Many people are often confused with comparing two of the most commonly referred to types of intellectual property, patents and copyrights.
In dealing with the subject matter of both patents and copyrights, patents are defined as inventions involving any useful process including an abstract or non-mechanical process such as a computer software program. A copyrighted work refers to a written idea or work by an author. The written work can be a manuscript, instruction guide, sheet music, poetry, etc. that is in itself not a original concept.
A patent will not be issued if the invention idea or concept was “known to others” at least one year prior to the application date; or if it was previously “abandoned by the inventor”. A copyright on the other hand will be given only to an original work that was not copied from another source (i.e. plagiarism).
While it may take as long as 3 years for a patent to be granted, a copyright is almost instantaneous as long as a “tangible medium” is used to notify others of the author’s ownership. To be on the safe side, a written work can be registered through a governmental entity, although this registration is not required.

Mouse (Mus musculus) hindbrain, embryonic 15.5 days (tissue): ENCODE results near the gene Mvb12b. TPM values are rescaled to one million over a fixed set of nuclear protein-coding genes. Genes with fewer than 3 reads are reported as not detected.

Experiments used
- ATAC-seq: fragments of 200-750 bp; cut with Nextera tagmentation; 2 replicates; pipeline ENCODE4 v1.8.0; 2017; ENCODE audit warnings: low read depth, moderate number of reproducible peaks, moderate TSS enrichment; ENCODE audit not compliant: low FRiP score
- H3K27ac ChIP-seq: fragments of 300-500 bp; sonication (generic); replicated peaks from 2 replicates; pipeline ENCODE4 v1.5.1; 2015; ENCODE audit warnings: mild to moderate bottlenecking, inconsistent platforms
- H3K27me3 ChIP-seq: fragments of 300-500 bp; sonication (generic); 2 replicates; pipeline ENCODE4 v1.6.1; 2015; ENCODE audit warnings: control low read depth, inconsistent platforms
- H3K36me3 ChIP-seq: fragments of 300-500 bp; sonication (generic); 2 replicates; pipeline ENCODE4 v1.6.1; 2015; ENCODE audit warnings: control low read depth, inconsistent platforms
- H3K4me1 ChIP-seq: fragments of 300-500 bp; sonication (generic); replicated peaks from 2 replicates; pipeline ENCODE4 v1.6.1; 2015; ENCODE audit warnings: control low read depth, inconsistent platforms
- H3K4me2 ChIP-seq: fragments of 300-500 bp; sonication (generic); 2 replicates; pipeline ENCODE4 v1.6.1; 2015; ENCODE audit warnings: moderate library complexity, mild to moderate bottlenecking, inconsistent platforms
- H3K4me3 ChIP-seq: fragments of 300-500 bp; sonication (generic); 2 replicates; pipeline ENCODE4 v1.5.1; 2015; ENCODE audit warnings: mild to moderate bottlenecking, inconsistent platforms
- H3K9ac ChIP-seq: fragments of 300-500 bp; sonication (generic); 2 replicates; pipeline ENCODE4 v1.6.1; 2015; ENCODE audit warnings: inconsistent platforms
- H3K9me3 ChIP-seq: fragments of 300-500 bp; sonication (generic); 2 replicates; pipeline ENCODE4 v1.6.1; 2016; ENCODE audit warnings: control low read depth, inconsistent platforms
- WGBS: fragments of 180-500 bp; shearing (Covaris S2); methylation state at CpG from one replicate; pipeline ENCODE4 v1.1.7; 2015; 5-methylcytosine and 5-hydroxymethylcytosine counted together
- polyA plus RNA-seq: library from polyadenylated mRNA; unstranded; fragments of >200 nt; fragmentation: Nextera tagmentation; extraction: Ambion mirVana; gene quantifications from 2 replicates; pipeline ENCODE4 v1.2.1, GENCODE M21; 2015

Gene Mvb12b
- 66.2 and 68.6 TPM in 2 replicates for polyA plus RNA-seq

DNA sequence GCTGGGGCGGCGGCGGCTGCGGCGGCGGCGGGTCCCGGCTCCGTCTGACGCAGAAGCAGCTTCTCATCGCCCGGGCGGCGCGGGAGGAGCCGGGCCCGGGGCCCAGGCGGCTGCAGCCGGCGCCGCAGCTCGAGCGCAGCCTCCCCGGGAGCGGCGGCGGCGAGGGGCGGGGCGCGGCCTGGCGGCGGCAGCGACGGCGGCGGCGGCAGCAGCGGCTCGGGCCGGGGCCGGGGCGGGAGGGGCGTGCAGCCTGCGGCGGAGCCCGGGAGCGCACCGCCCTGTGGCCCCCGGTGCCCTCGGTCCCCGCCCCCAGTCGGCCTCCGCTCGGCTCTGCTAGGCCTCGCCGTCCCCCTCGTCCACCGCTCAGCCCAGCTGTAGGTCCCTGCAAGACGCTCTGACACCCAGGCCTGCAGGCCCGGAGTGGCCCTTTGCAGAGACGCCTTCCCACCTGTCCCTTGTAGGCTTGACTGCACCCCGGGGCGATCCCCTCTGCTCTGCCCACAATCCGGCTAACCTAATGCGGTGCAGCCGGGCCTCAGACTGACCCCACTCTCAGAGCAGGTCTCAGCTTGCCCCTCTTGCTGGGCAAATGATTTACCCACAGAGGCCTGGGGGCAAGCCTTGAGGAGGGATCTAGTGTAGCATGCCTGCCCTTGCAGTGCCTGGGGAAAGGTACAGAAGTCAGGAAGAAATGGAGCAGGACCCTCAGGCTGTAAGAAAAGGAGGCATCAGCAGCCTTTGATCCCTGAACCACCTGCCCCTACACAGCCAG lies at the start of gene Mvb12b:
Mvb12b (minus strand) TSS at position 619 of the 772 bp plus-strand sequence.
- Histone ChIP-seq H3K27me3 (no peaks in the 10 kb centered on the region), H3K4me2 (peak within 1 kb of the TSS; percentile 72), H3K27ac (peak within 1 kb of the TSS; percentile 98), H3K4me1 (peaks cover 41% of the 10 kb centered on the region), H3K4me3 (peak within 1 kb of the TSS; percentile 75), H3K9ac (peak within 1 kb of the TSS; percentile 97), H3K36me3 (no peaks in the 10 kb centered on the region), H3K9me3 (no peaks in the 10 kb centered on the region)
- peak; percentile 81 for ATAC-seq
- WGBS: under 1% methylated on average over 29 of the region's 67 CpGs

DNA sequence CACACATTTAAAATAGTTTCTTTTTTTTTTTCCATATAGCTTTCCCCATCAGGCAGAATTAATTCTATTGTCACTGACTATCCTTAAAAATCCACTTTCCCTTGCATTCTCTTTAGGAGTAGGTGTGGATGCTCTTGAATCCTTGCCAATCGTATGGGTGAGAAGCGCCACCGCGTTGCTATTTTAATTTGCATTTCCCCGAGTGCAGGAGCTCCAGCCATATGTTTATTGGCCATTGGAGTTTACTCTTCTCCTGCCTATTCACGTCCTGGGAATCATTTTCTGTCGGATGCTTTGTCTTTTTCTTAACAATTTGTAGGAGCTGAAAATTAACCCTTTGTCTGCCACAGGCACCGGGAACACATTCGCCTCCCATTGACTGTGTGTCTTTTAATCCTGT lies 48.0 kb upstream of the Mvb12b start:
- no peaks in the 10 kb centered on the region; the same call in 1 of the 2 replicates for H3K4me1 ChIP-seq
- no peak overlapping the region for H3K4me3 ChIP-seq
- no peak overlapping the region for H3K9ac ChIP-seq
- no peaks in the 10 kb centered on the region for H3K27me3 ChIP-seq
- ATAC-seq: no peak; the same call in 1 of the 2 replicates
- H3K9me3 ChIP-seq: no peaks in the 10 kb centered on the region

The length of protection of a patent and copyright is also much different. A patent is usually in force for a maximum period of 20 years, whereas a copyright can be in force for as long as 70 to 120 years after the author’s death.
Ownership rights for both patents and copyrights can be reassigned to others, such as employers (if the invention or written material was ordered by a person’s employer). In the case of a literary article or manuscript that was ordered written on a “work for hire” basis (by a “ghost writer”, etc.), the authorship will be assigned to the person or entity that ordered it to be completed. The same applies to buying and selling patents and copyrights as described on https://azbigmedia.com/business/why-new-inventors-turn-to-inventhelp-for-support/.
And while experimental used of a patented idea or concept is very limited; a copyrighted work can be reproduced or transferred to others, such a library or reference entity, if permission is granted by the author or his heirs.